The community in the Chraing Krahorm area of Kampong Thom province’s Prasat Sambor district has asked for immediate intervention from the provincial authorities to stop the encroachment on their 898ha of community land by outsiders who they say have been constructing buildings and planting cashew trees.
The Chraing Krahorm area is classified as state public land and is not available for private ownership without reclassification. However, there are many families living in the area who rely on it for small-scale agriculture that is organised communally without claiming any individual rights or title to the land.
Sorn Sum, head of the Chraing Krahorm community, said on December 13 that unfamiliar people had encroached on the land in Choam village of Tang Krasau commune and were building sheds and houses.
Members of the community also accuse local authorities of systematically colluding with the encroachers.
He said the community has relied on the land since 2008, but in 2020 and 2021 people from outside the community began to encroach on the land by putting up fences and trying to sell plots of land they did not have title to even though they were advised not to do so. People in the community therefore suspected that they may have connections to someone wealthy or powerful, according to Sum.
“We do try to protect the land but it is very tough for us to do so and our protection cannot overcome interference by the rich and powerful. For the past two years, they’ve been arriving and planting cashew nut trees all over the place.
“So what can my side do now? For example, we reported this to the Forestry Administration but they said they are busy with this or that. The local authorities just keep saying that we should report it to those same forestry officials.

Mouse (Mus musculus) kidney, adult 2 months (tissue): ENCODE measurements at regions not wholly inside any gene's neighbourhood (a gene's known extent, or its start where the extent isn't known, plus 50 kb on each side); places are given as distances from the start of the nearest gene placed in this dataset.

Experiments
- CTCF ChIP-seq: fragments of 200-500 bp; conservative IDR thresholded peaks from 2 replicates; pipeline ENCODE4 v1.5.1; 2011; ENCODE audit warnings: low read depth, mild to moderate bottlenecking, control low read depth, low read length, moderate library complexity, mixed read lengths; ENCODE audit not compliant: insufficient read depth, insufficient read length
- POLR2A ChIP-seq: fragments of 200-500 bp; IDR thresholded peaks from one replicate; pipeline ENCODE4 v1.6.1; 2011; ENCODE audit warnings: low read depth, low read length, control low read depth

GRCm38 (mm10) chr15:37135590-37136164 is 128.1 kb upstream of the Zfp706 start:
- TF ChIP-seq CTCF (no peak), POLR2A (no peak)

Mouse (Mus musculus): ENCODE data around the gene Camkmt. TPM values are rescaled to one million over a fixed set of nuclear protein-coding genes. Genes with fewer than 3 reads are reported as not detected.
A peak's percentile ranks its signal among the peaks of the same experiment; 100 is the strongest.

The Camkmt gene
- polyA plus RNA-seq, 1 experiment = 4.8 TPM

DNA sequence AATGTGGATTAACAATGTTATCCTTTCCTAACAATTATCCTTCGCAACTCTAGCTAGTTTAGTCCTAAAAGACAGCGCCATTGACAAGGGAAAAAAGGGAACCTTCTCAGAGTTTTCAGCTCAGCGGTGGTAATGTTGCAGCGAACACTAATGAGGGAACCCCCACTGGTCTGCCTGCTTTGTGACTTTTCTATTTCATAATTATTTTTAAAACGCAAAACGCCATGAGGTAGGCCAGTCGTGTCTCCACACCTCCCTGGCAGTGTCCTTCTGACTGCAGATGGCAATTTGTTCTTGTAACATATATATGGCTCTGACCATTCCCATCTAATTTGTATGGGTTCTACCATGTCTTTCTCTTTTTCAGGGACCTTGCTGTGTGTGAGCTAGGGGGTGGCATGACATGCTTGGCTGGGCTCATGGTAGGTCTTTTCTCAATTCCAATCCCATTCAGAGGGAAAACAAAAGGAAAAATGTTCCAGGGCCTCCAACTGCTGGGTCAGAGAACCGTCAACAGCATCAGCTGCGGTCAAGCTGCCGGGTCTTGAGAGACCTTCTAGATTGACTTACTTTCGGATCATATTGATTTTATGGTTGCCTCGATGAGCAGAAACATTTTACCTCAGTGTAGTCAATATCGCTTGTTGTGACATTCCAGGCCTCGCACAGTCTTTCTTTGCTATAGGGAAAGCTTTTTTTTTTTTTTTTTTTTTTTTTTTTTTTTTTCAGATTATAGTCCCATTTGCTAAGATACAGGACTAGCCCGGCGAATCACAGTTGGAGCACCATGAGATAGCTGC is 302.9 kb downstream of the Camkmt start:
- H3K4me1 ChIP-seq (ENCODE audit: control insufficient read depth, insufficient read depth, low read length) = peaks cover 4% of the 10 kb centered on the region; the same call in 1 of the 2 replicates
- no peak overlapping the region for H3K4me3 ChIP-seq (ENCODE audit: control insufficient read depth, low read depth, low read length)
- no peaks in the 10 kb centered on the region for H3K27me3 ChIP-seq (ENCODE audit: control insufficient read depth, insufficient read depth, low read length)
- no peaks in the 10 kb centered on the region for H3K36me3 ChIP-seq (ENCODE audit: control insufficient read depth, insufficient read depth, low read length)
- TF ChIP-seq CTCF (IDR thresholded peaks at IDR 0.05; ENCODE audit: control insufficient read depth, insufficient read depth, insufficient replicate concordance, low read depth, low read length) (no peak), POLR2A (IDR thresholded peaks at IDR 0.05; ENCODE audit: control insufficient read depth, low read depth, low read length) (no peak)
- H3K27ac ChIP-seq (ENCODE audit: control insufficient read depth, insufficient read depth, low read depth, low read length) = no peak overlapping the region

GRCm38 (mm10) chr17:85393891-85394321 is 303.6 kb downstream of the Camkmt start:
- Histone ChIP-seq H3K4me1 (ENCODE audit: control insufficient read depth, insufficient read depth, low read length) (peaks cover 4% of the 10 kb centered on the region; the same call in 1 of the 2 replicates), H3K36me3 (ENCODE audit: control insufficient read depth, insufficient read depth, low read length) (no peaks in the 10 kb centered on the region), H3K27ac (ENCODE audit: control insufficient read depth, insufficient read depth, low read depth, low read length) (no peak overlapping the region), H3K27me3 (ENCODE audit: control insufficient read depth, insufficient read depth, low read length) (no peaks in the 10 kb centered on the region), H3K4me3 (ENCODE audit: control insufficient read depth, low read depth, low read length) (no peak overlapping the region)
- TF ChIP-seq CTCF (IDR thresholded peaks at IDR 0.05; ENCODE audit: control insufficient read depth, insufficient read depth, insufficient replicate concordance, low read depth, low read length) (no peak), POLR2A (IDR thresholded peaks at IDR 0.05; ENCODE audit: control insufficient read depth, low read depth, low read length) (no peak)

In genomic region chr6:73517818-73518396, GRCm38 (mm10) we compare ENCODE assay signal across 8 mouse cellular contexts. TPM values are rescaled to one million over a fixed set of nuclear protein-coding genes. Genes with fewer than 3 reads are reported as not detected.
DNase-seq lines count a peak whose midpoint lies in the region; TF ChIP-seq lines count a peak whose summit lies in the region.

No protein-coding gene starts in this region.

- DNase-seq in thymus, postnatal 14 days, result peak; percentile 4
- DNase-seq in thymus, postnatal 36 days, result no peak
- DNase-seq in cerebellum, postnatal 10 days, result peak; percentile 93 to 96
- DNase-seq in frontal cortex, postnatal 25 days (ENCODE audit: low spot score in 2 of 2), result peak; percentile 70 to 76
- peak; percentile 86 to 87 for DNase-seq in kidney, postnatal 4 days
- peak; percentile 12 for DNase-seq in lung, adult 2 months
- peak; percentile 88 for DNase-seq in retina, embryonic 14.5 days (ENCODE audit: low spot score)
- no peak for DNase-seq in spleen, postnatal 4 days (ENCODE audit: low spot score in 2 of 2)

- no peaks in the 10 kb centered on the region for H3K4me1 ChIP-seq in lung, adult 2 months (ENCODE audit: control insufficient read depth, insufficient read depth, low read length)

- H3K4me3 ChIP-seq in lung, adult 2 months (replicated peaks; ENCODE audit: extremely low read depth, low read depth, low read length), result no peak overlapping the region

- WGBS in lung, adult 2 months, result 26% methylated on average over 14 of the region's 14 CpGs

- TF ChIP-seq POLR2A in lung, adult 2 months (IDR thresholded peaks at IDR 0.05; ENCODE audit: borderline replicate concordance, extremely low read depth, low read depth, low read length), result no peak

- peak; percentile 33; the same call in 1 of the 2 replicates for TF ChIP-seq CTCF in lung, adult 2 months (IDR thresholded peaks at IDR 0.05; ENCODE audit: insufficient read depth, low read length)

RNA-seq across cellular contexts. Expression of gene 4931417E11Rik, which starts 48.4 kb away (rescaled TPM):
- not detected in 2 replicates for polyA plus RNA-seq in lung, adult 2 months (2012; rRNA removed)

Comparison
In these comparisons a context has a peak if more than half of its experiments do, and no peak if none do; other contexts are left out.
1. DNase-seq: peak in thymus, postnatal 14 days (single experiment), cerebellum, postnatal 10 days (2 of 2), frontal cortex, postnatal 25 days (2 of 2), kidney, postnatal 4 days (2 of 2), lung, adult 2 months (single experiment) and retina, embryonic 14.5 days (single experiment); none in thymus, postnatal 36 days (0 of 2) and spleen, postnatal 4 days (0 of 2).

“This is what we talk about every day. If the state needs the land back, then we are willing to return it as long as the state uses it for public purposes, but if it is sold to the private sector, we’ll never agree to that,” he said.
Tang Krasau commune chief Bun Ra said on December 13 that the community has never tried to claim ownership or sell plots there but instead tried to preserve the area and respect its status as state public land. However, there were people from other places that arrived more recently who claimed to be members of the community but were actually strangers.
He added that community members have relied on the land for their livelihoods since 2005. In 2008, about 150 families formed a community for shared use of the land.
Provincial deputy governor Sok Hay said on December 13 that he had yet to receive clear information about the issue but would instruct officials to inspect the land and write a report.
Forestry Administration acting director Bun Sothy said on December 13 that specialists had gone there to study the issue some time ago and they continue to work on it but it may take some time because the land spans across many hectares and they have to follow the proper procedures.
Citing information he received from the specialists, he said there were no permanent buildings constructed there or if there were, they had already been dismantled.